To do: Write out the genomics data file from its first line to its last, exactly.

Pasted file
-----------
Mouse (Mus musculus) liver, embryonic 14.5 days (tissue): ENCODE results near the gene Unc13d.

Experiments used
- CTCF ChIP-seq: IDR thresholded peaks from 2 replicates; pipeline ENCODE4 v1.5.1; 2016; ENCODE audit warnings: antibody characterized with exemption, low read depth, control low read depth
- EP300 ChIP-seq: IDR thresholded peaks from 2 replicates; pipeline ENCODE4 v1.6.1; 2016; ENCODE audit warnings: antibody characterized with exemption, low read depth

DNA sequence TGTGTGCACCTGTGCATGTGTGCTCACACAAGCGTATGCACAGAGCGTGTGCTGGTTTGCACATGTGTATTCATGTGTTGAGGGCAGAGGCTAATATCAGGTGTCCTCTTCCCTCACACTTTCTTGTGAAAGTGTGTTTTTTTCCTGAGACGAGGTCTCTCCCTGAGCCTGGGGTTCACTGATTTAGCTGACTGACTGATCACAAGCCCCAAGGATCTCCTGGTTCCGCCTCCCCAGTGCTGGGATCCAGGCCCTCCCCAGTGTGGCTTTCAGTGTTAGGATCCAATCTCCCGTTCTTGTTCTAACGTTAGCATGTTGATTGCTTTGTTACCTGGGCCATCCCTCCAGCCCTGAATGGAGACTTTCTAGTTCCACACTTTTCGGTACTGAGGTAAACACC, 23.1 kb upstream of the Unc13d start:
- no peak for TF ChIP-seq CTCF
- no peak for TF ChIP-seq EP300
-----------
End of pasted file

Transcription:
Mouse (Mus musculus) liver, embryonic 14.5 days (tissue): ENCODE results near the gene Unc13d.

Experiments used
- CTCF ChIP-seq: IDR thresholded peaks from 2 replicates; pipeline ENCODE4 v1.5.1; 2016; ENCODE audit warnings: antibody characterized with exemption, low read depth, control low read depth
- EP300 ChIP-seq: IDR thresholded peaks from 2 replicates; pipeline ENCODE4 v1.6.1; 2016; ENCODE audit warnings: antibody characterized with exemption, low read depth

DNA sequence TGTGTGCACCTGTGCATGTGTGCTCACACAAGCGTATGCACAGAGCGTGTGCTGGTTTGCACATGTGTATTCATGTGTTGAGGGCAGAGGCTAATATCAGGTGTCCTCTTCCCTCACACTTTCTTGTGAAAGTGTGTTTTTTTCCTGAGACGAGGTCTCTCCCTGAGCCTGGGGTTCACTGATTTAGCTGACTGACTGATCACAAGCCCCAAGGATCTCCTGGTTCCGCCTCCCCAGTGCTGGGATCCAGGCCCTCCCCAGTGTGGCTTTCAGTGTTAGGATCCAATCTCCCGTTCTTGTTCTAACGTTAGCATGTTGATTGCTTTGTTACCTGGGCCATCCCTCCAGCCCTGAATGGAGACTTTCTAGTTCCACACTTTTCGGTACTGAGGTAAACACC, 23.1 kb upstream of the Unc13d start:
- no peak for TF ChIP-seq CTCF
- no peak for TF ChIP-seq EP300